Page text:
• An import instruction—adds the queries selected by a previously defined .qls file to the current suite:

    - import: <path-to-query-suite>
    

    The path to the imported suite must be relative to the CodeQL pack containing the current suite definition. If the imported query suite is in a different QL pack you can use:

    - import: <path-to-query-suite>
      from: <ql-pack>
      version: ^x.y.z
    

    The version field is optional and specifies a range of compatible versions of this CodeQL pack. If you don’t specify a version, then the most recent version of the pack is used.

    Queries added using an import instruction can be filtered using subsequent exclude instructions.

  • An apply instruction—adds all of the instructions from a previously defined .qls file to the current suite. The instructions in the applied .qls file are executed as if they appear in place of apply. Any include and exclude instructions from the applied suite also act on queries added by any earlier instructions:

    - apply: <path-to-query-suite>
    

    The apply instruction can also be used to apply a set of reusable conditions, saved in a .yml file, to multiple query definitions. For more information, see the examples below.

Reusability Examples

To use the same conditions in multiple query suite definitions, create a separate .yml file containing your instructions. For example, save the following in a file called reusable-instructions.yml:

- include:
    kind:
    - problem
    - path-problem
    tags contain: security
    precision:
    - high
    - very-high

Add reusable-instructions.yml to the same CodeQL pack as your current query suite. Then, in one or more query suites, use the apply instruction to apply the reusable instructions to the current suite. For example:

- queries: queries/cpp/custom
- apply: reusable-instructions.yml

This will filter the queries in queries/cpp/custom to only include those that match the reusable conditions.

You can also create a suite definition using reusable-instructions.yml on queries in a different CodeQL pack. If the .qls file is in the same CodeQL pack as the queries, you can add a from field immediately after the apply instruction:

# load queries from the default suite of my-org/my-other-custom-queries
- qlpack: my-org/my-other-custom-queries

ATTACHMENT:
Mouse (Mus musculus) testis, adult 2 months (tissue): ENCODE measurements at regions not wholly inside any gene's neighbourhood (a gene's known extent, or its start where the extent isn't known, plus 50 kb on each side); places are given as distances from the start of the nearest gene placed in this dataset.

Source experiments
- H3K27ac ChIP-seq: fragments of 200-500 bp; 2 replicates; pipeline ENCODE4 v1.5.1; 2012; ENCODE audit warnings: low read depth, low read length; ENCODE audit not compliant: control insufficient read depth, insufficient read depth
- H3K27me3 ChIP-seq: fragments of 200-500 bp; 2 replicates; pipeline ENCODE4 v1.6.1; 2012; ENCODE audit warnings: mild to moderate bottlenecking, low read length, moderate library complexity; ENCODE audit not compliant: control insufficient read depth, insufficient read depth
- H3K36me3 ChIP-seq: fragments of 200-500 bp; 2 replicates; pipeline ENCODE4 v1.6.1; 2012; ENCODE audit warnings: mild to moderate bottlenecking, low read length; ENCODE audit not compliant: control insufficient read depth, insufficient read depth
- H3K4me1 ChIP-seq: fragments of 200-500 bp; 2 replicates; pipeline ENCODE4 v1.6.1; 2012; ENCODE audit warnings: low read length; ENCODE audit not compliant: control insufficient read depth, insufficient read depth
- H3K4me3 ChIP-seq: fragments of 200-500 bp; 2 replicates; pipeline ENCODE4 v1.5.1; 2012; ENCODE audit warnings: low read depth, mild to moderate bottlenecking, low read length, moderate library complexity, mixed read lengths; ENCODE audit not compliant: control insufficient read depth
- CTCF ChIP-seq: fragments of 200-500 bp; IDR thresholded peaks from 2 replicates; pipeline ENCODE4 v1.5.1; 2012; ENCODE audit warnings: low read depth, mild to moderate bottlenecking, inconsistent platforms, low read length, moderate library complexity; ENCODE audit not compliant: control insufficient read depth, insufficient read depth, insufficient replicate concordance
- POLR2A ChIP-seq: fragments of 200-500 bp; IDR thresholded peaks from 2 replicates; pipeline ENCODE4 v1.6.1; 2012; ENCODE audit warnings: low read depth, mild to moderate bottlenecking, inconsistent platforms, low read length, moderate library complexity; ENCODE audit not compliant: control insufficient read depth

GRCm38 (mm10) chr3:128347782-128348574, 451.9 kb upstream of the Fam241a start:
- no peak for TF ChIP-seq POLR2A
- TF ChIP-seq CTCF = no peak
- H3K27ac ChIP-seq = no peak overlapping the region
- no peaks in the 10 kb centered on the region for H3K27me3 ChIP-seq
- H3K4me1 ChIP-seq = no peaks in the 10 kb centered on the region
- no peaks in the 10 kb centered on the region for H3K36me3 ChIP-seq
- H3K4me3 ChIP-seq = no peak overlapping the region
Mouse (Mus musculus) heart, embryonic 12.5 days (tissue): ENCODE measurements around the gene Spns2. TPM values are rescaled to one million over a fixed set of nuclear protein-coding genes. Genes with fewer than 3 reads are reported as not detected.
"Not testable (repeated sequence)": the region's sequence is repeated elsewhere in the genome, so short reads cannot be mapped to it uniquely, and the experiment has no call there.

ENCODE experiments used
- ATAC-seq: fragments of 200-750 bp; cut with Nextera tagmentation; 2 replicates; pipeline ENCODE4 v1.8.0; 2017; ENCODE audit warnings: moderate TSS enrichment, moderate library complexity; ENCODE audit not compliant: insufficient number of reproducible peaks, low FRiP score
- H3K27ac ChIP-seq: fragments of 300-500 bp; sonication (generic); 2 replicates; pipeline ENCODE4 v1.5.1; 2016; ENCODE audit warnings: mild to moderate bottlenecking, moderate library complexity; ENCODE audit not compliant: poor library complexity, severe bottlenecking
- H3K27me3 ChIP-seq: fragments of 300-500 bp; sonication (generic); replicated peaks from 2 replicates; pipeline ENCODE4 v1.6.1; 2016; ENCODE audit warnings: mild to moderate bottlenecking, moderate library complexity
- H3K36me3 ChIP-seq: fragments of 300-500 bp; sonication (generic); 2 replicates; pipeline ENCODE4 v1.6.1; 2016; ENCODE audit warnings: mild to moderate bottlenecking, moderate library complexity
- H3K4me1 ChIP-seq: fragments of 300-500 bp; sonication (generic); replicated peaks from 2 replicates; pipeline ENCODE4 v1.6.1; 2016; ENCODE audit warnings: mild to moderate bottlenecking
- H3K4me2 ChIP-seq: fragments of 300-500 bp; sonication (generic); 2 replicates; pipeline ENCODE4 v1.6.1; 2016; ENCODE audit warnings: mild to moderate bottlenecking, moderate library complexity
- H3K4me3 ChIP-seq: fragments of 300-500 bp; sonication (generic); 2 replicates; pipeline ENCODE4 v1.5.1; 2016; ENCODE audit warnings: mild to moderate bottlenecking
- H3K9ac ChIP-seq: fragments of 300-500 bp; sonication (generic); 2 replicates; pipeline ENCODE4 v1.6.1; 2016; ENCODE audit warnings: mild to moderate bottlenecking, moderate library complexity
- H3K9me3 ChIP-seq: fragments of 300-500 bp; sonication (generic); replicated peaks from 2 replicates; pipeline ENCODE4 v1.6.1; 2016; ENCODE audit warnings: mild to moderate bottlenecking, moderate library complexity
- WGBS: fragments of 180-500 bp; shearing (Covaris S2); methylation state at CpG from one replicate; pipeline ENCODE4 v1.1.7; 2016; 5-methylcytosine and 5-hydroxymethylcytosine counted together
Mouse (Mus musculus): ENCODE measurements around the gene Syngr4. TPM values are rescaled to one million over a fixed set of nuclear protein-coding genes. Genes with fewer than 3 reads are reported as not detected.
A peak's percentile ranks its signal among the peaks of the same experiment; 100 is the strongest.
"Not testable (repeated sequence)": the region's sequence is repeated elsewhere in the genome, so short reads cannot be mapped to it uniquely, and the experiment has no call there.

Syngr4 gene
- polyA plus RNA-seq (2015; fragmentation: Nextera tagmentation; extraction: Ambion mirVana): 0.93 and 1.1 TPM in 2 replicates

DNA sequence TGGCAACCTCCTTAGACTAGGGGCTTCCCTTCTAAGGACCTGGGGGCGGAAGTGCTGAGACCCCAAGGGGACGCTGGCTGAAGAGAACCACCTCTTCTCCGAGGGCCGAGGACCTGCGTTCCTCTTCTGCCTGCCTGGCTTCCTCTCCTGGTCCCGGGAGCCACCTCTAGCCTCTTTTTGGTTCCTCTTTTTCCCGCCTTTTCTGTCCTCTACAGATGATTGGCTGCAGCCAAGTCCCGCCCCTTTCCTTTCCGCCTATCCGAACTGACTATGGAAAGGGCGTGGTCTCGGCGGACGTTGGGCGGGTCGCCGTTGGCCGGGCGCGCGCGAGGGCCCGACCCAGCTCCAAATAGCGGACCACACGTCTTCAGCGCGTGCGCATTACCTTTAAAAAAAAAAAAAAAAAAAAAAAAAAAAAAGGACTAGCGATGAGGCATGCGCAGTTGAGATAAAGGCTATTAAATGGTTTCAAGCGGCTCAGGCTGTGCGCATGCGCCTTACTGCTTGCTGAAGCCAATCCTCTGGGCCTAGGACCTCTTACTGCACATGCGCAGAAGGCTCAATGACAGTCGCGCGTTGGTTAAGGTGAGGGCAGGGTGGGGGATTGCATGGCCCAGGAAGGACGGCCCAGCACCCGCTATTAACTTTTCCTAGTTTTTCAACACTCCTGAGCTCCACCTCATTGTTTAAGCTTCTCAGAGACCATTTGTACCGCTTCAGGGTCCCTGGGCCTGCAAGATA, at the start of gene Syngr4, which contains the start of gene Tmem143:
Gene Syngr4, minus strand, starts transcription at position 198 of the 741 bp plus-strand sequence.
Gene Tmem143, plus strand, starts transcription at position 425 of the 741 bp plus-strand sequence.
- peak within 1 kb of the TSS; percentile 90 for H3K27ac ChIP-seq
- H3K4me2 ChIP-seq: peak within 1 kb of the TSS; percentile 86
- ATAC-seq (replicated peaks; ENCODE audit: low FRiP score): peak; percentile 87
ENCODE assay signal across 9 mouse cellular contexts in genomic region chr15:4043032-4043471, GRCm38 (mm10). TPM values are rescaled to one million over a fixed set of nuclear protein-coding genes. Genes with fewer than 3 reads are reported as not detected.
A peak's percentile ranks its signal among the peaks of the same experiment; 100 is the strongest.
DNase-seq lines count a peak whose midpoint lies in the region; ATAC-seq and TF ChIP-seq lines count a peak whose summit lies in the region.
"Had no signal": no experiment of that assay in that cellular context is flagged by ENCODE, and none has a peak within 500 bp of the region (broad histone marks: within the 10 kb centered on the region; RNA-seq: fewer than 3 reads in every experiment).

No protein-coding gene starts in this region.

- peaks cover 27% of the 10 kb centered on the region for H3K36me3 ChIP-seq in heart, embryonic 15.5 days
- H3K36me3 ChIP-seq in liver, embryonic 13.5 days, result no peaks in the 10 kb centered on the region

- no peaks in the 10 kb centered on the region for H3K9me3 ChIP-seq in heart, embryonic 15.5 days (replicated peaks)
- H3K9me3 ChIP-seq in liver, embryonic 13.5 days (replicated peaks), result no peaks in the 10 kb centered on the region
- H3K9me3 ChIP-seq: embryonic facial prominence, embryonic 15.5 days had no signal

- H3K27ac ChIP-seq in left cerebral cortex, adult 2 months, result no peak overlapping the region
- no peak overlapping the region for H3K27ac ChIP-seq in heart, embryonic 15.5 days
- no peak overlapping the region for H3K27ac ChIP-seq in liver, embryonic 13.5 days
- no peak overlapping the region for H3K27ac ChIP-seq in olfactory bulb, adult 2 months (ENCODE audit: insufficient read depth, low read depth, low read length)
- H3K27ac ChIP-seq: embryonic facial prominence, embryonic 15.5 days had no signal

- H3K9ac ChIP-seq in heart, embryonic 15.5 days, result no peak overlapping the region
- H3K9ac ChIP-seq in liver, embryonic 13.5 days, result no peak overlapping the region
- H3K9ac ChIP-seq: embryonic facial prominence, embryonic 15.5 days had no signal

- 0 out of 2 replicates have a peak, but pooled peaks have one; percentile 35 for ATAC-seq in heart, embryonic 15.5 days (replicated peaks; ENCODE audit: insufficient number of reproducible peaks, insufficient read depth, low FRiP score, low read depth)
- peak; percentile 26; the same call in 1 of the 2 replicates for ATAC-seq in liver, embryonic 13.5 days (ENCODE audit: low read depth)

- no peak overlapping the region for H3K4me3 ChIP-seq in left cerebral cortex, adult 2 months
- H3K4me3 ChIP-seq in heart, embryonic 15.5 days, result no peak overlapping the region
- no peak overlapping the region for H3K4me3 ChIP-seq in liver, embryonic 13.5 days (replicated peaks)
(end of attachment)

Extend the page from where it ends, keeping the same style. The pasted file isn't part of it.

# apply the reusable instructions from the my-org/my-custom-instructions CodeQL pack
- apply: reusable-instructions.yml
  from: my-org/my-custom-instructions
  version: ^1.2.3 # optional

A common use case for an import instruction is to apply a further filter to queries from another query suite. For example, this suite will further filter the cpp-security-and-quality suite and exclude low and medium precision queries:

- import: codeql-suites/cpp-security-and-quality.qls
  from: codeql/cpp-queries
- exclude:
    precision:
      - low
      - medium

If you want to include queries imported from another suite, the syntax is a little different:

- import: codeql-suites/cpp-security-and-quality.qls
  from: codeql/cpp-queries
- exclude: {}
- include:
    precision:
      - very-high
      - high

Notice the empty exclude instruction. This is required to ensure that the subsequent include instruction is able to filter queries from the imported suite.

Naming a query suite

You can provide a name for your query suite by specifying a description instruction:

- description: <name-of-query-suite>

This value is displayed when you run resolve queries, if the suite is added to a "well-known" directory. For more information, see "Specifying well-known query suites."

Saving a query suite

Save your query suite in a file with a .qls extension and add it to a CodeQL pack. For more information, see "About CodeQL packs."

Specifying well-known query suites

You can use CodeQL packs to declare directories that contain "well-known" query suites. You can use "well-known" query suites on the command line by referring to their file name, without providing their full path. This gives you a simple way of specifying a set of queries, without needing to search inside CodeQL packs and distributions. To declare a directory that contains "well-known" query suites, add the directory to the suites property in the qlpack.yml file at the root of your CodeQL pack. For more information, see "About CodeQL packs."

Using query suites with CodeQL

You can specify query suites on the command line for any command that accepts .qls files. For example, you can compile the queries selected by a suite definition using query compile, or use the queries in an analysis using database analyze. For more information about analyzing CodeQL databases, see "Analyzing databases with the CodeQL CLI."

Further reading